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Welcome to the VOA Special English program PEOPLE IN AMERICA. Today, Steve Ember and Rich Kleinfeldt tell about American publisher William Randolph Hearst.

Mister Hearst created what was once the nation's largest newspaper organization. He bought newspapers in many areas of the United States. He spent millions of dollars to gain readers in sometimes shocking ways. He forever changed the American newspaper business.

William Randolph Hearst was born in San Francisco in eighteen sixty-three. He was the only child of George Hearst and Phoebe Apperson Hearst. His father became rich by developing mines. His mother was a philanthropist who gave her time and money to help others. William Randolph Hearst had everything he wanted as a child. But, he was a rebel. In eighteen eighty-five, he was expelled from Harvard, one of the best universities in America, for playing a joke on a professor. George Hearst wanted his son to take control of developing the mines or the land he owned. But William had other desires.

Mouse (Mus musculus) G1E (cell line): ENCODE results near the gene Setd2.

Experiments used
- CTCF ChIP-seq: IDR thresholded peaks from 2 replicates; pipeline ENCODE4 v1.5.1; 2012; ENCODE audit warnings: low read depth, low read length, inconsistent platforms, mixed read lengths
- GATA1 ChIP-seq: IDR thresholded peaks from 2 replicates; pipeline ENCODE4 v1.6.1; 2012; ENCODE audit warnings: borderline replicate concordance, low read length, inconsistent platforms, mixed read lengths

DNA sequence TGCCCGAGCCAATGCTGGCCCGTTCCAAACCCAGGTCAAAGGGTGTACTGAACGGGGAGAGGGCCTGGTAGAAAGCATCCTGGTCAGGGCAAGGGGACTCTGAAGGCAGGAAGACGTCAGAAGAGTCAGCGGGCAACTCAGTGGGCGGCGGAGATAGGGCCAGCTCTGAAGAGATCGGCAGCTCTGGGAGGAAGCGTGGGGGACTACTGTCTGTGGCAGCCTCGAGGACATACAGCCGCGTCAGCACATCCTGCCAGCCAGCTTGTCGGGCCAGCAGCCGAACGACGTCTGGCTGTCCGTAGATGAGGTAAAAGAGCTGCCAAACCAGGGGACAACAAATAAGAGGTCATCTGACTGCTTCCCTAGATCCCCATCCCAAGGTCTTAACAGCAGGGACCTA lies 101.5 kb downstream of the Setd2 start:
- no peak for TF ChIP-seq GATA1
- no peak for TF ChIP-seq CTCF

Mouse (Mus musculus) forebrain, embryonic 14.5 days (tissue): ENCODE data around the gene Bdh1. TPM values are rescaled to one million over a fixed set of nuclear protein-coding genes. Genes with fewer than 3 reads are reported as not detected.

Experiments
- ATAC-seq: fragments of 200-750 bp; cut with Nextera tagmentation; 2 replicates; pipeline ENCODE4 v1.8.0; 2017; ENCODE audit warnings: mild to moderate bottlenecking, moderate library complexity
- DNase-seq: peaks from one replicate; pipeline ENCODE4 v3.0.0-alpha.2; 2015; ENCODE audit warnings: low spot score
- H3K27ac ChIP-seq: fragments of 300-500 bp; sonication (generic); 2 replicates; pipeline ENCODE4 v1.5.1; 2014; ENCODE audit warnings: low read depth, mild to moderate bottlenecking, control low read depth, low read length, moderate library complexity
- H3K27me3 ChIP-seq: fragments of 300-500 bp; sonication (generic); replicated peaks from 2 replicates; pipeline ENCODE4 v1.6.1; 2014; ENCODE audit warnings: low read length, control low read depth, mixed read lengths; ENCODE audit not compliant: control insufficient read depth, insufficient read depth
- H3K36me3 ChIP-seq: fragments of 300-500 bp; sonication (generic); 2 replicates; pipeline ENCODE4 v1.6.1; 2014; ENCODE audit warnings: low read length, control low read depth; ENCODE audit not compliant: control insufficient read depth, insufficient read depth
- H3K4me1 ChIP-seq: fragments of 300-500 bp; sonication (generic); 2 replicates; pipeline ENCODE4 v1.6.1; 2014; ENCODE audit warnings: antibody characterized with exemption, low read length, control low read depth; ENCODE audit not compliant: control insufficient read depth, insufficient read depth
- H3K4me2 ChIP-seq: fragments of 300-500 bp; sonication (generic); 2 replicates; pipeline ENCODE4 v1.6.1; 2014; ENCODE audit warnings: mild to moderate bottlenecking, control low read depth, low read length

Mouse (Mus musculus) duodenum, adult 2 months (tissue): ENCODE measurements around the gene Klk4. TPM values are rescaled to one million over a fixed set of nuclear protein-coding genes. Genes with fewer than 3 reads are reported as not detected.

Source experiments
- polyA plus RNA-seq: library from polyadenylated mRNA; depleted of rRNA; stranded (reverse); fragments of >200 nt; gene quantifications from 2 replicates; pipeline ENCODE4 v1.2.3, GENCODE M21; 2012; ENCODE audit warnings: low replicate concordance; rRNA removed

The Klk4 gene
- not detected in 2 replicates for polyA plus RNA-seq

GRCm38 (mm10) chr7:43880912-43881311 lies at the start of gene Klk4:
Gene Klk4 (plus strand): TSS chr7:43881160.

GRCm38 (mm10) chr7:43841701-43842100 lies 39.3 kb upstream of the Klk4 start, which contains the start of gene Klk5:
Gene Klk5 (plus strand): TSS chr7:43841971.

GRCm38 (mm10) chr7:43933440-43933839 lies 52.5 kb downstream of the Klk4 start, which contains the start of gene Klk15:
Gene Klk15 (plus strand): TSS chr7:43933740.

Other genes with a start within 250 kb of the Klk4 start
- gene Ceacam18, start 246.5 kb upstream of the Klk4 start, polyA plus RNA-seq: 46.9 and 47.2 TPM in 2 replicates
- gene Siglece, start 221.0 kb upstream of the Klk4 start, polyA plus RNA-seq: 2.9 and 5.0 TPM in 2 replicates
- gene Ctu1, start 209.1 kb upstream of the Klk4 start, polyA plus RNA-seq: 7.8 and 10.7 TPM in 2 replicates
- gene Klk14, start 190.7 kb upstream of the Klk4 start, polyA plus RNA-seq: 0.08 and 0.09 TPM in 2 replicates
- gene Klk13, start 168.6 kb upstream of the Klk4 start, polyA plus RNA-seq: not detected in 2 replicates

He became interested in newspapers while at Harvard. He started working as a reporter for the New York World newspaper owned by Joseph Pulitzer. George Hearst owned the San Francisco Examiner newspaper. But he was more interested in politics than in newspaper publishing. In eighteen eighty-seven, George Hearst became a United States senator. He gave control of the newspaper to his son William who was twenty-three. William Randolph Hearst wanted to create a newspaper that people would talk about. He worked long hours and put high energy into his newspaper. He employed some of the best reporters and writers he could find. And, he paid them the highest wages. Mister Hearst improved the appearance of his newspaper and bought modern equipment. He also improved relations with advertisers. Advertisers pay to have their products shown in newspapers to increase sales. Newspapers profit from the money paid by advertisers.